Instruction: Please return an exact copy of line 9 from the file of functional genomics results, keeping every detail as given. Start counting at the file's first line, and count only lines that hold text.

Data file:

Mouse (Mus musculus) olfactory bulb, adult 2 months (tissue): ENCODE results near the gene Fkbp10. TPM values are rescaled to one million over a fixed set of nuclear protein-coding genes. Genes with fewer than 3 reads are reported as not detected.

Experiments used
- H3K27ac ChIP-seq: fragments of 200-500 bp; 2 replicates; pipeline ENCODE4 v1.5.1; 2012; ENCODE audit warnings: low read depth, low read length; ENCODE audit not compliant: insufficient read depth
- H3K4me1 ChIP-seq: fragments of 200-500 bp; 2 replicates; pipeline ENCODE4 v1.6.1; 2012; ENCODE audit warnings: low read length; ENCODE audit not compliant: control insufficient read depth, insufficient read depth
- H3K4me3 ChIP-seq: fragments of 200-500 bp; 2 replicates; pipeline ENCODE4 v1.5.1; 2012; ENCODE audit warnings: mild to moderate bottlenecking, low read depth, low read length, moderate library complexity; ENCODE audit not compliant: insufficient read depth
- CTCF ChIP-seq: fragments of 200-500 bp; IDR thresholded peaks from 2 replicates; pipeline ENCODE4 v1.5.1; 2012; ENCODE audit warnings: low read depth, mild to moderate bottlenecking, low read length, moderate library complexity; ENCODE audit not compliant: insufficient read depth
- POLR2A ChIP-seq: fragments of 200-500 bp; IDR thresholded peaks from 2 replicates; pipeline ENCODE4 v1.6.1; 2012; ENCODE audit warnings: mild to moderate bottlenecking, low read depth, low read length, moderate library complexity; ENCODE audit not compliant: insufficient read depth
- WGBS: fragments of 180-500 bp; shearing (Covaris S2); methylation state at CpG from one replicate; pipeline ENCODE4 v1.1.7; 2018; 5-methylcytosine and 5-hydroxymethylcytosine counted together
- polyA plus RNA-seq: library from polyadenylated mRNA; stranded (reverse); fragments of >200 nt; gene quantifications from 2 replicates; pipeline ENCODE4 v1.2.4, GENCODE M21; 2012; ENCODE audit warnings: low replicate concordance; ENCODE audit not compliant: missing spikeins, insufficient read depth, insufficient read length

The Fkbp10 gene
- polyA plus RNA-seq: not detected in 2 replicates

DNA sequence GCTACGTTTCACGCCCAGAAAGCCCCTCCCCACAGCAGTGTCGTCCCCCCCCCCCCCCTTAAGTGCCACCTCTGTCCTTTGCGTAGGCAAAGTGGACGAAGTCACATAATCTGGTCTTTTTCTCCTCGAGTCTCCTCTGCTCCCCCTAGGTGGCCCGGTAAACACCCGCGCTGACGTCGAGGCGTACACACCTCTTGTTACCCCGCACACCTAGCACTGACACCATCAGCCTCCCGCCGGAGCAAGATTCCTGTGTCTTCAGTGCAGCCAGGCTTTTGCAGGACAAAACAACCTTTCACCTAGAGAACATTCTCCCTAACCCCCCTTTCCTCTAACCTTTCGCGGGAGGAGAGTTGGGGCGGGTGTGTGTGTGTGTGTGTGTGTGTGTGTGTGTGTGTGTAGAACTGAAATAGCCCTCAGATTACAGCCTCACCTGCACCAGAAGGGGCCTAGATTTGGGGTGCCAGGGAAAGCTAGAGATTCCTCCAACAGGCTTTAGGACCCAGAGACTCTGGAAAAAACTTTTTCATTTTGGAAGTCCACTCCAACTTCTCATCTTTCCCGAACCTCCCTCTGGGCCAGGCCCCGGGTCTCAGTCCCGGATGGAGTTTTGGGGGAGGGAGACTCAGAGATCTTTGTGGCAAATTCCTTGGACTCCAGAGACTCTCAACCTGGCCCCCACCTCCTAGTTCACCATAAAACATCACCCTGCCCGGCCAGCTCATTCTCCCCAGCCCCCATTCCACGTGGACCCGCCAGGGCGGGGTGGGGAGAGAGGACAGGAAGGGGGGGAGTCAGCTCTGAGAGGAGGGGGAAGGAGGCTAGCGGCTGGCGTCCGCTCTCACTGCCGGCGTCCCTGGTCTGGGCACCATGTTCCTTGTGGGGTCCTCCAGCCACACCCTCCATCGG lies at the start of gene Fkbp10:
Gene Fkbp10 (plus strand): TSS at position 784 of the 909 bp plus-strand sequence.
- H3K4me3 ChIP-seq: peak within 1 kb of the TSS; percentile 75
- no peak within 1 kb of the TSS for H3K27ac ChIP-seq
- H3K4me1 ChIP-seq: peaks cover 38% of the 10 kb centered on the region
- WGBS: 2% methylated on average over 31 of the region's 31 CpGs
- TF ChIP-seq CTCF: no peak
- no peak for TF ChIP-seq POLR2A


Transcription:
- polyA plus RNA-seq: library from polyadenylated mRNA; stranded (reverse); fragments of >200 nt; gene quantifications from 2 replicates; pipeline ENCODE4 v1.2.4, GENCODE M21; 2012; ENCODE audit warnings: low replicate concordance; ENCODE audit not compliant: missing spikeins, insufficient read depth, insufficient read length